Circling back integrating some of the comments into 4 new portfolios:

Option 1: 5-6 iShares/Vanguard ETFs (50:20:30 US, Foreign equity, Bonds, closest to my initial portfolio)
ITOT (or IVV) 30%
IJH (Mid) 10%
IJR (Small) 10%
VEA (Foreign, Large-Cap ex US) 10%
VEU (Foreign, Mid-Cap ex US) 10%
AGG (US Bonds) 30% (or 15:15 US:Foreign?)

Note: by using VXUS for international ex US the portfolio could be cut to 5 ETFs

Option 2: All-In-One Fidelity plus Bond ETF or Fund (85:15 or 70:30 by increasing bond ratio in the mix)
FFNOX (4-in-One)
plus Bond Index Fund (????) or ETF (BND or AGG) to increase ratio of bonds to 30%

Option 3: 4 Vanguard ETFs (40:30:30 US:Foreign:Bonds)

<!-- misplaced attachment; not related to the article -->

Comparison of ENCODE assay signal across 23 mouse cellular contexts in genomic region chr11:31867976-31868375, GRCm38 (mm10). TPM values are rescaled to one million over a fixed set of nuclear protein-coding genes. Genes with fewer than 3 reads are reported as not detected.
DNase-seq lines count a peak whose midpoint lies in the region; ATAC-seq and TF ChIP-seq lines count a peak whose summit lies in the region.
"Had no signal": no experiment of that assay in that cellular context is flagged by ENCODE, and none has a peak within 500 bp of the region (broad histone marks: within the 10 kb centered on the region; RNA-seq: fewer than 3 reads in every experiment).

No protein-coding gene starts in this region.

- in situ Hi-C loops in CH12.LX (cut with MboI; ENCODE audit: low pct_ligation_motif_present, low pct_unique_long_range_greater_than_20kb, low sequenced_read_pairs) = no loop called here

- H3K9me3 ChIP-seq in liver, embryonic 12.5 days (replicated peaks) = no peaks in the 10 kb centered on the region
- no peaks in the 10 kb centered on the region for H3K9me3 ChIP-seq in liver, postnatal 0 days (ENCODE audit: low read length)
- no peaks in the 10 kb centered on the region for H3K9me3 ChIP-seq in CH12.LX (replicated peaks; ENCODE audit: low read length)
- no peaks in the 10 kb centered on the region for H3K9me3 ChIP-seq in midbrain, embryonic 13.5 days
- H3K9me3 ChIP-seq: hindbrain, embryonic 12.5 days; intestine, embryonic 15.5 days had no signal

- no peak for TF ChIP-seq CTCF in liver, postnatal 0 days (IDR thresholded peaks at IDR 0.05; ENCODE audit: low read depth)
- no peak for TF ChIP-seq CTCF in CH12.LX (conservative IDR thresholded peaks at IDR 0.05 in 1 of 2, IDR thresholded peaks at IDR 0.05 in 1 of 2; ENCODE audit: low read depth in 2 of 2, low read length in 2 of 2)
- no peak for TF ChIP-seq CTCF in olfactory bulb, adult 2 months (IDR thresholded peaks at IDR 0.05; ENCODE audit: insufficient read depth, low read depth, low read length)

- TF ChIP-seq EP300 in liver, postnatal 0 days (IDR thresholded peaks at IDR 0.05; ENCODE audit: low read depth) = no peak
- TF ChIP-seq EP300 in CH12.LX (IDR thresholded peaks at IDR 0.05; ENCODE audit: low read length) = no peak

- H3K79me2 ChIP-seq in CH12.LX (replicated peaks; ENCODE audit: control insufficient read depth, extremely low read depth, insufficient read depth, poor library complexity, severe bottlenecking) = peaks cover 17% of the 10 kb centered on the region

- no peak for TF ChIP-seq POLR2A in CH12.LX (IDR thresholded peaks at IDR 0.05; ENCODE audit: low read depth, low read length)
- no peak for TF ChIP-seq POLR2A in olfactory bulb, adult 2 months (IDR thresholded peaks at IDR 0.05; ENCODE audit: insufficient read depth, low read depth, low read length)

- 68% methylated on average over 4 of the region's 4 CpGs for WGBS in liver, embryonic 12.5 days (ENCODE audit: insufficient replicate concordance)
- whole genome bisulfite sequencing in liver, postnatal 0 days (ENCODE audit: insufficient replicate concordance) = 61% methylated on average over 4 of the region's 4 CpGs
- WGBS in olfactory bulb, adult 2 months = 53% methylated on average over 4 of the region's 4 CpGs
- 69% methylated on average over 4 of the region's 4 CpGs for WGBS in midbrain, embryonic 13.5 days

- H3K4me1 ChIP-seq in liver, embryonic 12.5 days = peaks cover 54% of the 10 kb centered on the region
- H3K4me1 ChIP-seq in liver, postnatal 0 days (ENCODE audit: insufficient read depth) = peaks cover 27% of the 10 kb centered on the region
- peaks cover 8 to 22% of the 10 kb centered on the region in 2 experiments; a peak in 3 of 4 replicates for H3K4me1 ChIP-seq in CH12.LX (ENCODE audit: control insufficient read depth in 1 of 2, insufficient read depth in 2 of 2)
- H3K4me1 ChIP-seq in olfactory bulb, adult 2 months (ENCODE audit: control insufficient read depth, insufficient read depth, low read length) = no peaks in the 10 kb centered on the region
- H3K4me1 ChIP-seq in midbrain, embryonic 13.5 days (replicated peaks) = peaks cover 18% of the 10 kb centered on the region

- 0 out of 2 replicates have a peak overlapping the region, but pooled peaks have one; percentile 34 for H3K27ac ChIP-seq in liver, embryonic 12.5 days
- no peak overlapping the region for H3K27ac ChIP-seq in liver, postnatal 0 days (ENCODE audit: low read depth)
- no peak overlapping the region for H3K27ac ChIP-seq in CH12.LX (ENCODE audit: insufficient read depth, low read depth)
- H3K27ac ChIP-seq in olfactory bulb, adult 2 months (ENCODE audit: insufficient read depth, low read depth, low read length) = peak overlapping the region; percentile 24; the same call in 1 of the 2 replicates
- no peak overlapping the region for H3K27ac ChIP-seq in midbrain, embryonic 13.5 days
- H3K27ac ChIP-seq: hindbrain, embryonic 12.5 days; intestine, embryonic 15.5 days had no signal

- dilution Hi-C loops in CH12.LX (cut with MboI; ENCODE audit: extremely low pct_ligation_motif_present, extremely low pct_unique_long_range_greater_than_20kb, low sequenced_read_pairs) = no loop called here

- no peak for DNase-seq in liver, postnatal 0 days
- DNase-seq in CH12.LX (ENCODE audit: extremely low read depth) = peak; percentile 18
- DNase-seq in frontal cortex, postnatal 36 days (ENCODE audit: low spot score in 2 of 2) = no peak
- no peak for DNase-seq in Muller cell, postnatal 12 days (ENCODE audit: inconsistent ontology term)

VTI (Total US) 40%
VT (Total World) 30%
VCIT (Corp Bonds) 15%
VGIT (Gov Bonds) 15%

Note: Morningstar Reports are weaker for VCIT and VGIT
http://beta.morningstar.com/etfs/XNAS/VCIT/quote.html
http://beta.morningstar.com/etfs/XNAS/VGIT/quote.html

Option 4: 3 Fidelity Index Funds (50:20:30, US:Foreign:Bonds)
FSTVX (Total US) 50%
FTIPX (Foreign) 20%
FSITX (Bonds) 30%

Note: Morningstar reports are weaker for FSITX (bronze) and FTIPX has low assets and doesn't appear to have much of a track record:
http://beta.morningstar.com/etfs/XNAS/fsitx/quote.html
http://beta.morningstar.com/etfs/XNAS/ftipx/quote.html